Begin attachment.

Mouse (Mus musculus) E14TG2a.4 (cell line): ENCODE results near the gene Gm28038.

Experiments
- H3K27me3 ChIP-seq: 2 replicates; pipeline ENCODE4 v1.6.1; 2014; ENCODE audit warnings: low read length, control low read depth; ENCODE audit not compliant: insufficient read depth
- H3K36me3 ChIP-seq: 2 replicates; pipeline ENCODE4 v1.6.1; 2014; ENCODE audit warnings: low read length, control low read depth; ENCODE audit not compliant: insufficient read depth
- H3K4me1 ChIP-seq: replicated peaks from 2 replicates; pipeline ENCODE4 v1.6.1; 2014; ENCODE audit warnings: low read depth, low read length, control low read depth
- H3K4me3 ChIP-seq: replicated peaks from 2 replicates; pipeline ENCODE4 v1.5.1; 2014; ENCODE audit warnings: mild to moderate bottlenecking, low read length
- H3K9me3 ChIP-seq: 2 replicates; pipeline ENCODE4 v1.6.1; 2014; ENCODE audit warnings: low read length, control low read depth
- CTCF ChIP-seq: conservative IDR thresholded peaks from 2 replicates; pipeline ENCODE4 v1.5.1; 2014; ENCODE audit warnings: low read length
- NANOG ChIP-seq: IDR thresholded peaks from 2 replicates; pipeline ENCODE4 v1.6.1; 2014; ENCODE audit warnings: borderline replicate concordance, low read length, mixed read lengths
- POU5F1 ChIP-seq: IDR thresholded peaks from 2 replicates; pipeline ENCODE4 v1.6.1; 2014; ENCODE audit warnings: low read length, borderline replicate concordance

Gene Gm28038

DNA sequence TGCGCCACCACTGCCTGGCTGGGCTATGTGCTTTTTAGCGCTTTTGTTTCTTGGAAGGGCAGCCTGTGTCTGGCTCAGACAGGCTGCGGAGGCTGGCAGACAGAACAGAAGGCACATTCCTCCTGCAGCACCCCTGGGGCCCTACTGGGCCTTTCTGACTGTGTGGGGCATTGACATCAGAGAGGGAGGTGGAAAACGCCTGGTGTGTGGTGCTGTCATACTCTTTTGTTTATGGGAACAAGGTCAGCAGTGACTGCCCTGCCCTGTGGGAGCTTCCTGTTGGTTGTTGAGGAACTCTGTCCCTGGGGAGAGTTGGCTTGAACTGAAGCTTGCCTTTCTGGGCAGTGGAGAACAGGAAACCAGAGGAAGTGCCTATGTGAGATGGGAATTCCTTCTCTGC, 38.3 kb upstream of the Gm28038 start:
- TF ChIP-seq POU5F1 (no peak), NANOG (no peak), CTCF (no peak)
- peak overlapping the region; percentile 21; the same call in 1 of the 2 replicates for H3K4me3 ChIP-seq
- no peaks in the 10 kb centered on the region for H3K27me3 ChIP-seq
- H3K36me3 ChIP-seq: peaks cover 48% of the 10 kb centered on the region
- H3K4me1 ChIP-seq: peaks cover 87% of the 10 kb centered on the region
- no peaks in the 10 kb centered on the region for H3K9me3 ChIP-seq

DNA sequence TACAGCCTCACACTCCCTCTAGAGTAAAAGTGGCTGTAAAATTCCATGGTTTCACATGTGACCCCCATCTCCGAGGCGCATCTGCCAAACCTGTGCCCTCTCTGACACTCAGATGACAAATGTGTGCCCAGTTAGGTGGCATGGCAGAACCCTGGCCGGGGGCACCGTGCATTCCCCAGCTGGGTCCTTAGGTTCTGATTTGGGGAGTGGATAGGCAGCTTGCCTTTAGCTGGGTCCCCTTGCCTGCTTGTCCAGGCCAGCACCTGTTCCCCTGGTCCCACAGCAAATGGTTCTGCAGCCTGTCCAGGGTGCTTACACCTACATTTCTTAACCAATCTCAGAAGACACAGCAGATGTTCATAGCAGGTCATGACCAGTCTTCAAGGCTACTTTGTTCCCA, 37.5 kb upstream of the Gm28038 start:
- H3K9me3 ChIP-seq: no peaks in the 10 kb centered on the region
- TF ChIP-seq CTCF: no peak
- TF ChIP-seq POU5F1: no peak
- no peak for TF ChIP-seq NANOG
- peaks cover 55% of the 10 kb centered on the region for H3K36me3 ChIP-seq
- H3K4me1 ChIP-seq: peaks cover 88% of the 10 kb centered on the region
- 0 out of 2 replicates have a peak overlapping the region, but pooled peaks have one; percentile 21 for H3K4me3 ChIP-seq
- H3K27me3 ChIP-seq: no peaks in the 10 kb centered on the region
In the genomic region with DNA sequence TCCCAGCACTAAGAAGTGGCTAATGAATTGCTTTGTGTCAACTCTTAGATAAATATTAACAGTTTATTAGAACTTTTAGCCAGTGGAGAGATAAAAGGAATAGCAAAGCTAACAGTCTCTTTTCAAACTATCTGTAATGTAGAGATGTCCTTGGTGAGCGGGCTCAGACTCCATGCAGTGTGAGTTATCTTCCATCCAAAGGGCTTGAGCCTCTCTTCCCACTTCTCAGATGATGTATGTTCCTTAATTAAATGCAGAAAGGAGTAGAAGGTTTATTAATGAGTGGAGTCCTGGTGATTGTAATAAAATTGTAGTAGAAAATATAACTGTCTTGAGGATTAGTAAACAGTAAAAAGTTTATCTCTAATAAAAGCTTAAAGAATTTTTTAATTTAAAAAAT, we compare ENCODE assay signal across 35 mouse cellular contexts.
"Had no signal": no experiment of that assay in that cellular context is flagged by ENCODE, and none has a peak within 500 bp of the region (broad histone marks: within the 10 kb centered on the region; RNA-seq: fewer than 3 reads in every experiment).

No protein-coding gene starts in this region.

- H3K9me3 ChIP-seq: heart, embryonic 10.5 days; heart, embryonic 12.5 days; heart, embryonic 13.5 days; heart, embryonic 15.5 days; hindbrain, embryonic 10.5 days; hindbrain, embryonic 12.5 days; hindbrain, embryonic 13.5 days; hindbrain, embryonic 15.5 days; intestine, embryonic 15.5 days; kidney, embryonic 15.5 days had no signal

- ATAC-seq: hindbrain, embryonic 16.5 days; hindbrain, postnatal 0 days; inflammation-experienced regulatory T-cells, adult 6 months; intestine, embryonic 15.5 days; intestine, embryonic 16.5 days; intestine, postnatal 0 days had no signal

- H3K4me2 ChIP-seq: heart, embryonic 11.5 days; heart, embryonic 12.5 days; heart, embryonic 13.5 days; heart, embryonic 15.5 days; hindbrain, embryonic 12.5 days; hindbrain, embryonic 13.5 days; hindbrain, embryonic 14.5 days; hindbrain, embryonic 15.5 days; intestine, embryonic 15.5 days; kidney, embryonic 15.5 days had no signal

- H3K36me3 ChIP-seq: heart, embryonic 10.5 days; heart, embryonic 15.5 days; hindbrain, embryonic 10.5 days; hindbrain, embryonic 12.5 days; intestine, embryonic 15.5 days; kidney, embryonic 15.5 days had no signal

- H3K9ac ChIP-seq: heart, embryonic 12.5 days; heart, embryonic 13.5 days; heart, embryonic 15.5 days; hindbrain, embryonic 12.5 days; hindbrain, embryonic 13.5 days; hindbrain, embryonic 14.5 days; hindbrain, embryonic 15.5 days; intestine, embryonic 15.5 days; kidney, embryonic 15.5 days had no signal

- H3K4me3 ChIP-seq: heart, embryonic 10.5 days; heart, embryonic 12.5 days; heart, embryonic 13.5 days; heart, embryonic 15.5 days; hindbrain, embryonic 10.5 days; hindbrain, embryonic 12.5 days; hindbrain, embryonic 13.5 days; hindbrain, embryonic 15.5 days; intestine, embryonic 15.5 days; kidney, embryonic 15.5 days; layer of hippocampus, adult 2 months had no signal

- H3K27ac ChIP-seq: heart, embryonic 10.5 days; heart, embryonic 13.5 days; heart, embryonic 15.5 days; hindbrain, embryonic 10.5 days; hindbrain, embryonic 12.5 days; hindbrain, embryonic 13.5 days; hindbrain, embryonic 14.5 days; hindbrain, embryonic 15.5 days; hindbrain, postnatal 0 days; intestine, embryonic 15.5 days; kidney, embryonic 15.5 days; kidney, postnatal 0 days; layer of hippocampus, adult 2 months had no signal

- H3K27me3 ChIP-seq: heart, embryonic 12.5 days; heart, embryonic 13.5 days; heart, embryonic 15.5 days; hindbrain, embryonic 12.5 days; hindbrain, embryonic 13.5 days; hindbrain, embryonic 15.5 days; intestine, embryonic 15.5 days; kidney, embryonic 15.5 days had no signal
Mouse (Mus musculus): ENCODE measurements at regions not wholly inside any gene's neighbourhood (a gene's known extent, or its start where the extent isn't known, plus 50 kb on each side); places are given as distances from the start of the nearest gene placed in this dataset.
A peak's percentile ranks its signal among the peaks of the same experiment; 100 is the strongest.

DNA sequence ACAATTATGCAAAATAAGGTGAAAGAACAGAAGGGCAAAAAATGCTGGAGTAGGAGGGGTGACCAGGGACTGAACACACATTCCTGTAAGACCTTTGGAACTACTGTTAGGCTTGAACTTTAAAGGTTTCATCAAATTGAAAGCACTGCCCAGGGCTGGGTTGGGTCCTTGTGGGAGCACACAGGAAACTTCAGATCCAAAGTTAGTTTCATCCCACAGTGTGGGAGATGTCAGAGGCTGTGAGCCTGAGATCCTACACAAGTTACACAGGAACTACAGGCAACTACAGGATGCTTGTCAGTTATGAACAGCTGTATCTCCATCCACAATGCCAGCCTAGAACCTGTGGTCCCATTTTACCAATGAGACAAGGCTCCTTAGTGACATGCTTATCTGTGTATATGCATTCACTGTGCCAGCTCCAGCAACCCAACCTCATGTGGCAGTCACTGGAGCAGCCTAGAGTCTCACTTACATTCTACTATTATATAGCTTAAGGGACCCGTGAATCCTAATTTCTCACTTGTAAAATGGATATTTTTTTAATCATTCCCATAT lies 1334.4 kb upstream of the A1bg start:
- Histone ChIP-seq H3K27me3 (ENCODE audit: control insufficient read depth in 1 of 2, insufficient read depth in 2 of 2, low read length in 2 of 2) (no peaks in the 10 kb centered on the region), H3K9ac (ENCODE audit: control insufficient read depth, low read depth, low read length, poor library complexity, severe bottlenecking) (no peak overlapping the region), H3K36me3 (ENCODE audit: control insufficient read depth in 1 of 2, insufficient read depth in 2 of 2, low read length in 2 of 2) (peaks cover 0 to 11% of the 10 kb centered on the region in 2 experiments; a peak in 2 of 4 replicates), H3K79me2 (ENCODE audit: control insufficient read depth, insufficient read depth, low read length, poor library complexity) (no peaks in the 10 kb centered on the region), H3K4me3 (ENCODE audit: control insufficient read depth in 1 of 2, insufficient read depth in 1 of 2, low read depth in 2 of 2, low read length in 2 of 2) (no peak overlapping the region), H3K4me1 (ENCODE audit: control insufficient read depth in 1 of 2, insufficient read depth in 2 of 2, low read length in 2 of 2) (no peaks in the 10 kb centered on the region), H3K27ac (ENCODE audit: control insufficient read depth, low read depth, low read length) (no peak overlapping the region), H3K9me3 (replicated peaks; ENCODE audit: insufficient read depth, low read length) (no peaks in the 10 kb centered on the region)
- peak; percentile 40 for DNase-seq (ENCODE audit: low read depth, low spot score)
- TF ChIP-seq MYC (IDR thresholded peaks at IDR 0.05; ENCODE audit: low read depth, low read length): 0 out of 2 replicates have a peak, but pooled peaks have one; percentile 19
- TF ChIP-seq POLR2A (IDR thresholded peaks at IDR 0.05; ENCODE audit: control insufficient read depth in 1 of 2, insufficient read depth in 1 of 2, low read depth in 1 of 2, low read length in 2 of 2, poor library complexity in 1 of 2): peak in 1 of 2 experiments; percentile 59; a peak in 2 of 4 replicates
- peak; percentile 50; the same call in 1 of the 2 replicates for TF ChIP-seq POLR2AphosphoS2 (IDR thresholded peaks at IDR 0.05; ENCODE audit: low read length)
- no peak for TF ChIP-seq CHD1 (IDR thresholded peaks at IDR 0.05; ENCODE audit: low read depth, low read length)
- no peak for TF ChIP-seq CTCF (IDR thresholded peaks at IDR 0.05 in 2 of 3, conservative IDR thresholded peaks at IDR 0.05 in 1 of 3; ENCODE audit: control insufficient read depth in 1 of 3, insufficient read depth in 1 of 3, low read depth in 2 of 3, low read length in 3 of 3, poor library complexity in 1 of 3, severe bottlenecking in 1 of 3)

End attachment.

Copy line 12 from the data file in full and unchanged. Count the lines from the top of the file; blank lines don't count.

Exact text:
DNA sequence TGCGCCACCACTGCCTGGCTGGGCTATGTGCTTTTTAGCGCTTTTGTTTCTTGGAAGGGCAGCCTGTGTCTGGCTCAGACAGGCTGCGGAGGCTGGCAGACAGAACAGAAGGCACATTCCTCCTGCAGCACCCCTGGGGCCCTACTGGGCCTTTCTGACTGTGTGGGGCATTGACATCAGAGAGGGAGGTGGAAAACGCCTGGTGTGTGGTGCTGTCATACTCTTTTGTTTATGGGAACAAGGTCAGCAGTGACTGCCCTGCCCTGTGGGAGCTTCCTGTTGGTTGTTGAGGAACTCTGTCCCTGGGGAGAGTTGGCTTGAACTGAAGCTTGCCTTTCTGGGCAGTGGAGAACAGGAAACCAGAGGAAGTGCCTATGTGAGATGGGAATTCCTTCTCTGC, 38.3 kb upstream of the Gm28038 start: